Dune by Christian Dior (1991) is one of the more interesting fragrances to emerge from the house in their post-Roudnitska modern history. Worked on by three perfumers just like Dior Fahrenheit (1988), Dune smells sort of like a similar challenging fracas of unlikely notes, with abrasive qualities to help connect the perfume to the name, but softer and more-alluring aspects in the finish. Unlike Fahrenheit, Dune is obviously not based around an accidental petroleum barrel note, but is sort of in its own way the feminine equivalent in terms of daring, even if it would ironically get a matching masculine iteration six years later that has nothing in common with it. Maurice Roger and Jean-Louis Sieuzac returned for Dune, bringing in Nejla Barbir to work on the rather unique opening of Dune specifically. To say Dune captures the essences of a sun and heat-blasted desert is pretty accurate even if the scent isn't necessarily earthy, but it works with what it's got and has decent performance to boot.

The overall vibe of Dune is a dry semi-oriental and animalic floral fougère, a genre itself mostly unused for feminine-marketed perfumes in the modern age. Dune skirts around this face by using a heap of peony in the heart alongside a rich array of white florals, making you forget the fougère base is there until it has settled to the skin phase. The opening of Dune is the most jarring aspect, with aldehydes and bergamot paired with palisander and that omnipresent peony which follows the scent all the way down to the finish. There is a bit of mandarin here but a musky "nether regions" accord surface after the opening blast fades, merging with the peony and following into a bed of muguet, similar to Yves Saint Laurent Kouros (1981) but without any civet or soapy orris. The ylang-ylang and rose play tug-of-war with indolic jasmine and a dry vanilla for your attention and by the heart, more of that yellowish musk shows up alongside patchouli to really warm up the sandy approach of Dune. Oakmoss and some tonka establish the fougère accord in the end but the tonka is a light dusting compared to benzoin and sandalwood accord that helps finish out Dune. The overall effect is pretty unique, strong, and typical of the late-generation challenging animalics appearing at the cusp of the 80's and 90's, just sold to women instead of men as was the usual for the period.

Dune really is unisex in hindsight, and men will likely enjoy its sillage more than women in the modern age, since it really is just a dry white floral semi-oriental fougère with light animalic touches like Paco Rabanne Ténéré (1988) or Sybaris Antonio Puig (1988), but with all the "dad's aftershave" touches from lavender and/or geranium ironed out to make it lean very gender-neutral. I'm genuinely surpirised more men into the old dandy styles haven't stumbled upon Dune but then again, Macy's barely pitches it in store and nobody really talks about it much, even the women who enjoy it. Dune ended up being something of a wash for Dior, and never got the flanker support of other entries, with Dune Esprit de Parfum (1994) and Dune Sun (1996) being the only expansions to the line. Bone dry and musky alongside indolic tones and that vividly defiant mandarin peony accord, Dune is not a perfume to be forgotten no matter who the wear is, that is for certain. Definitely worth a test for anyone into bold perfume strokes with a bit of safety in convention, Dune is almost a year-rounder but best in extreme temperatures whether warm or cool, to let its different sides show. An underrated gem! Thumbs up!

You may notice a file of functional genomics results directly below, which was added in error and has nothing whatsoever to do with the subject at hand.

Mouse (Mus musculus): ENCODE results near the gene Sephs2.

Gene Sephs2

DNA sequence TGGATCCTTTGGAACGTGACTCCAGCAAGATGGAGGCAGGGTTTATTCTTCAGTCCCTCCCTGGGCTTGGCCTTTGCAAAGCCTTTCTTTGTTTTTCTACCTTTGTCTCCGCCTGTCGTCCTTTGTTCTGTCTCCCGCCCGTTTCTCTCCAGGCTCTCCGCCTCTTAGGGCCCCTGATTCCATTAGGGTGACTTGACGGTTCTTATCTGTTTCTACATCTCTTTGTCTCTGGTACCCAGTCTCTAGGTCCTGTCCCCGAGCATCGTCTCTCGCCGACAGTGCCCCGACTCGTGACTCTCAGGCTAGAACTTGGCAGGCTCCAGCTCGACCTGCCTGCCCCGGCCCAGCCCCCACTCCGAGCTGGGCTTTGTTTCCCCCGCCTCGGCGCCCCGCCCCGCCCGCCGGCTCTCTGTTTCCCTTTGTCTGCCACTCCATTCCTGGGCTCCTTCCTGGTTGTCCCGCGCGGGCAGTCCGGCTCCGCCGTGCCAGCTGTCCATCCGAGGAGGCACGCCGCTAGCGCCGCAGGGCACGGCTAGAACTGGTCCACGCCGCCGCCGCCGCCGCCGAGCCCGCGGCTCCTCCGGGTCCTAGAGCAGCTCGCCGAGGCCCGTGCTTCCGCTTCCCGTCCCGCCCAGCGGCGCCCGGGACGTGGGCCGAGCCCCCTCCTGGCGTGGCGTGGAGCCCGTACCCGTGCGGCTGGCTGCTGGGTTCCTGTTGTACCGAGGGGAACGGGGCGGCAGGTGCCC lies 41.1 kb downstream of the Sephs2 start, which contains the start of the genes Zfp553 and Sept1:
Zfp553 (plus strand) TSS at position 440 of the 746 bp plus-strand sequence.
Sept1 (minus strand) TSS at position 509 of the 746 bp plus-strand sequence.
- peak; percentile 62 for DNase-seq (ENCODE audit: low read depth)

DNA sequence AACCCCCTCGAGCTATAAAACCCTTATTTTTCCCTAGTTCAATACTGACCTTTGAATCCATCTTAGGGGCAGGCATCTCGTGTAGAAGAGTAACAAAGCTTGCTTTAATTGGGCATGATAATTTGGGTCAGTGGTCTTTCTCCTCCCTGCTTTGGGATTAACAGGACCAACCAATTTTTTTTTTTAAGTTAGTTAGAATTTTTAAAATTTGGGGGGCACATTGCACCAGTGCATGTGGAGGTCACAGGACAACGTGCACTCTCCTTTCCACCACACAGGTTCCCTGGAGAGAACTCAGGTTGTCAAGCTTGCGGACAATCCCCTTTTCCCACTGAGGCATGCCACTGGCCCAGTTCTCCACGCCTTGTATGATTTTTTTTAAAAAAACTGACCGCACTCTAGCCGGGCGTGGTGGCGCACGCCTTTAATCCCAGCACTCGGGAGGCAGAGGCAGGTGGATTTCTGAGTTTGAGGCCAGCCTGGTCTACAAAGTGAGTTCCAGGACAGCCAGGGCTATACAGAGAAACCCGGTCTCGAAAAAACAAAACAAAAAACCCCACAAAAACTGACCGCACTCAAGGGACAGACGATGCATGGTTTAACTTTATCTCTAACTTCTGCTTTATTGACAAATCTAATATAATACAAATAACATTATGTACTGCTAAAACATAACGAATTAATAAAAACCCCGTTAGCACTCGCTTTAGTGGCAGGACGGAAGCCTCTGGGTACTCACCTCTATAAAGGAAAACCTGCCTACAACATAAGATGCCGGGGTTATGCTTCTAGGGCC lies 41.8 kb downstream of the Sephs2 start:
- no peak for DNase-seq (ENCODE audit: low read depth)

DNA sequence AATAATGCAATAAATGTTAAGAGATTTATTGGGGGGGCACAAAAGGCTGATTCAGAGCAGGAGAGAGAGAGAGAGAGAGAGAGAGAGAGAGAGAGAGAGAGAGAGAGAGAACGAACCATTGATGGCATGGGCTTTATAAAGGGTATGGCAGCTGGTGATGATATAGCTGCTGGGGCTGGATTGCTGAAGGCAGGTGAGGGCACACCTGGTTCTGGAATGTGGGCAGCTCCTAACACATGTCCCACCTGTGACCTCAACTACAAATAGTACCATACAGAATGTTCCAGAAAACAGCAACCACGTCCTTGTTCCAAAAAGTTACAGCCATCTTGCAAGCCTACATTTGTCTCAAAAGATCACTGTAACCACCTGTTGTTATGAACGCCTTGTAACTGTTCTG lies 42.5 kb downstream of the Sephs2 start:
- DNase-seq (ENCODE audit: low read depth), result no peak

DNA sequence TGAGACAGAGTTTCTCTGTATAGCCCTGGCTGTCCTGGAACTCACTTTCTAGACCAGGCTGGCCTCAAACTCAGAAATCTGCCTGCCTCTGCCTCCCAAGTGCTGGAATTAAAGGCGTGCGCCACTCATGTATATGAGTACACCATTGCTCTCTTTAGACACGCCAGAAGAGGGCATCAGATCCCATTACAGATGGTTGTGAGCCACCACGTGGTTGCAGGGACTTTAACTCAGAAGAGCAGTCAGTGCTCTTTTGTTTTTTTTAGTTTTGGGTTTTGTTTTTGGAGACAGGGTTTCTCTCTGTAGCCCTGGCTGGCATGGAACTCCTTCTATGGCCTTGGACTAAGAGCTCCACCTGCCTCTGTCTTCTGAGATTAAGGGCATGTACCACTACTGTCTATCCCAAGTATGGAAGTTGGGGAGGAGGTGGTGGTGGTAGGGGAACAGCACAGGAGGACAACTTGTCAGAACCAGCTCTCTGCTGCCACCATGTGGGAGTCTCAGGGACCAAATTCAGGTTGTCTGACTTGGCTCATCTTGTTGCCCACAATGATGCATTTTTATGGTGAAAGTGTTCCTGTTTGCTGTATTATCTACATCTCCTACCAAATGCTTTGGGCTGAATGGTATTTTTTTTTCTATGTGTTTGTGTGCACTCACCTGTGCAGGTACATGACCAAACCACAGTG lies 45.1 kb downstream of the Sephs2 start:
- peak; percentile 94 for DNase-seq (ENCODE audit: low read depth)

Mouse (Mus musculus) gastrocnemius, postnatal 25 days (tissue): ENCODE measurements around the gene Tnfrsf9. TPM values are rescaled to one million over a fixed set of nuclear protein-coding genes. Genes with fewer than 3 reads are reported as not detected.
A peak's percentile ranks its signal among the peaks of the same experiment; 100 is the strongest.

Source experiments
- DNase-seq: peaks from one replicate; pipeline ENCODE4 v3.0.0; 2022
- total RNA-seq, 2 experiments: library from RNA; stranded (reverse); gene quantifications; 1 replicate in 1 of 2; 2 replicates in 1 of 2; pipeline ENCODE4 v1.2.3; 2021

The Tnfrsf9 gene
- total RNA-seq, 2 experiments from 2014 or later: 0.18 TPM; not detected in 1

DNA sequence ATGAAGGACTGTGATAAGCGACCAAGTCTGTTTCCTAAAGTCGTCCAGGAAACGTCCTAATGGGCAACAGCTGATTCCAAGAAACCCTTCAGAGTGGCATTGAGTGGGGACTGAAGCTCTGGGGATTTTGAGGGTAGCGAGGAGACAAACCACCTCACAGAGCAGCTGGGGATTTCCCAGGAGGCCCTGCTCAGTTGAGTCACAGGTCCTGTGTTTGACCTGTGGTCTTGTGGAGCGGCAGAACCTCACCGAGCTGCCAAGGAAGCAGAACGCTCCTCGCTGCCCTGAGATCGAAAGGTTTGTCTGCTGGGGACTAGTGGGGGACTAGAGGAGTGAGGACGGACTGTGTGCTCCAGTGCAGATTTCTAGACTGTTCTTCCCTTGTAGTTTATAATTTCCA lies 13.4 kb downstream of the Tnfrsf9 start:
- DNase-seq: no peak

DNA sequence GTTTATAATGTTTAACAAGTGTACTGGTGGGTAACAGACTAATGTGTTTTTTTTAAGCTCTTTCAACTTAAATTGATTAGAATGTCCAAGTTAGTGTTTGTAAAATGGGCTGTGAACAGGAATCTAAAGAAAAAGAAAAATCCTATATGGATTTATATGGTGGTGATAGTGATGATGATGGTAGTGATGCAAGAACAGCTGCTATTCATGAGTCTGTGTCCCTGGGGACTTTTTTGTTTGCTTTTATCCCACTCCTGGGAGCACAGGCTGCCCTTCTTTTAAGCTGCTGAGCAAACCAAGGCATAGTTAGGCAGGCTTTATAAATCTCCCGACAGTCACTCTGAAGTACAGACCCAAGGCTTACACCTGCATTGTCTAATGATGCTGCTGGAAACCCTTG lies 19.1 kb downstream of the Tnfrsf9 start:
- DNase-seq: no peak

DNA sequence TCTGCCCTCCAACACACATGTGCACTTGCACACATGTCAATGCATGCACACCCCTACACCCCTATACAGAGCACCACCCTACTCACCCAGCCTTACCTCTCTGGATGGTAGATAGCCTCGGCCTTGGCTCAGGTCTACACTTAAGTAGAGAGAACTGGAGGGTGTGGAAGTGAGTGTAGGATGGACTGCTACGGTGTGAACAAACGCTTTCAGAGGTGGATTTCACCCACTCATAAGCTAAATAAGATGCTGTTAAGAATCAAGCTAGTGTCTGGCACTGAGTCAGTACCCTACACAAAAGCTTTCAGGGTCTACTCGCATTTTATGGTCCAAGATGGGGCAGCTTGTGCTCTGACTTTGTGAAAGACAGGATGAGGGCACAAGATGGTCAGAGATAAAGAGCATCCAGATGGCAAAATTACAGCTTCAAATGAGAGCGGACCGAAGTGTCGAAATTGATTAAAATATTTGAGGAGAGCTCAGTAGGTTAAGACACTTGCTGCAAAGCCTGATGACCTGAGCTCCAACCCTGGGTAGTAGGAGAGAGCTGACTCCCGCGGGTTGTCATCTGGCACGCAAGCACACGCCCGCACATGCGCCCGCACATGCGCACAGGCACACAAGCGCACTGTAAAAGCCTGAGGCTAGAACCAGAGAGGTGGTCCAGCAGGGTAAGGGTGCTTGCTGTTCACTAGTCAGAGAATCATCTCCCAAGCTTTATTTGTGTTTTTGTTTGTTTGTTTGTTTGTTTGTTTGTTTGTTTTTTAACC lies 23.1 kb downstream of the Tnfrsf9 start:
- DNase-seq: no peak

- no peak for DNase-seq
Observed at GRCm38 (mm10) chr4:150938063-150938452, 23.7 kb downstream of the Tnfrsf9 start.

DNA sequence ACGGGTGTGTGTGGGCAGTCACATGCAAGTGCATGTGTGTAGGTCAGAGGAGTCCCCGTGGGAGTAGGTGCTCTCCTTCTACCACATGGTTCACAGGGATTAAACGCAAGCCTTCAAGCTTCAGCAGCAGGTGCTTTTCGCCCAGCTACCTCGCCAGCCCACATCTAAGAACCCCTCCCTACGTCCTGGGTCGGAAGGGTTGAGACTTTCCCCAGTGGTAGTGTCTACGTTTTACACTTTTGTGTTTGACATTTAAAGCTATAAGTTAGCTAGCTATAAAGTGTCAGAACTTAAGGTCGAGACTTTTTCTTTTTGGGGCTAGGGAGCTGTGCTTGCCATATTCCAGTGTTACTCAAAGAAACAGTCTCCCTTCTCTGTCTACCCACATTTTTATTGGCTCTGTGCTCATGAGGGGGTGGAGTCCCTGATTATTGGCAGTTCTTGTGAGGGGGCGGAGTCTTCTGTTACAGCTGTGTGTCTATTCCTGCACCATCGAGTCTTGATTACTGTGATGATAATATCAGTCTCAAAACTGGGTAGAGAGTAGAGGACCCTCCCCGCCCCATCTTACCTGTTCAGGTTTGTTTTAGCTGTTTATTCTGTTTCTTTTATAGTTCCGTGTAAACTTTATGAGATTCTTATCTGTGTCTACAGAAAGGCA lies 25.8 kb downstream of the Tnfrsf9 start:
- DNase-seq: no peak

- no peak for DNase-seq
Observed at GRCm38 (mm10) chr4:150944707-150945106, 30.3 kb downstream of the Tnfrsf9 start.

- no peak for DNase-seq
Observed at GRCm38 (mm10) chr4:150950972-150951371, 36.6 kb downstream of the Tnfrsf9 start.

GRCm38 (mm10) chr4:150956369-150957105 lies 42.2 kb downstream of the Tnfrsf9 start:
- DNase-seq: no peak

This is probably my favourite perfume of all time, and that says a lot if you've seen how much time I spend testing (and retesting, then buying, then selling, then rebuying, etc.)

Dune may intend to conjure up sandy mounds and ocean air blowing over a garden of herbs, but in reality it's a transparent oriental with immeasurable radiance.

Starting with a splash of citrus and greenery (stemone), you may feel like an herbal-fougere accord is oncoming with a hint of lavender, but instead, you get a musky (galaxolide), chocolate-floral with the sheen of jasmine (hedione.)

The drydown, which really is what Dune is all about, is peppered with patchouli, sandalwood, and vanilla. If your bottle is old enough, you may even get some of those notes composed with natural materials. What makes all of these notes meld together, though, is a huge slug of orris, which adds a dry, austere feeling and lightens the weight of these heavy materials.

A genius, outstandingly original masterpiece. Dark, pensive, and something I could never live without.

Note - the EDT is my favourite, showcasing more of a diverse note list. The extrait is more dense and focused on the drydown. The alcohol-free summer spray is an unpleasant concoction with only minor nod to the real thing. I've not yet tried the esprrit de parfum. At the time of release, Dune had a ton of promo items like broaches, earrings, bracelets and the lot. You'll come across them at high prices, but I assure you, they are not fine jewelry and shouldn't be purchased as such.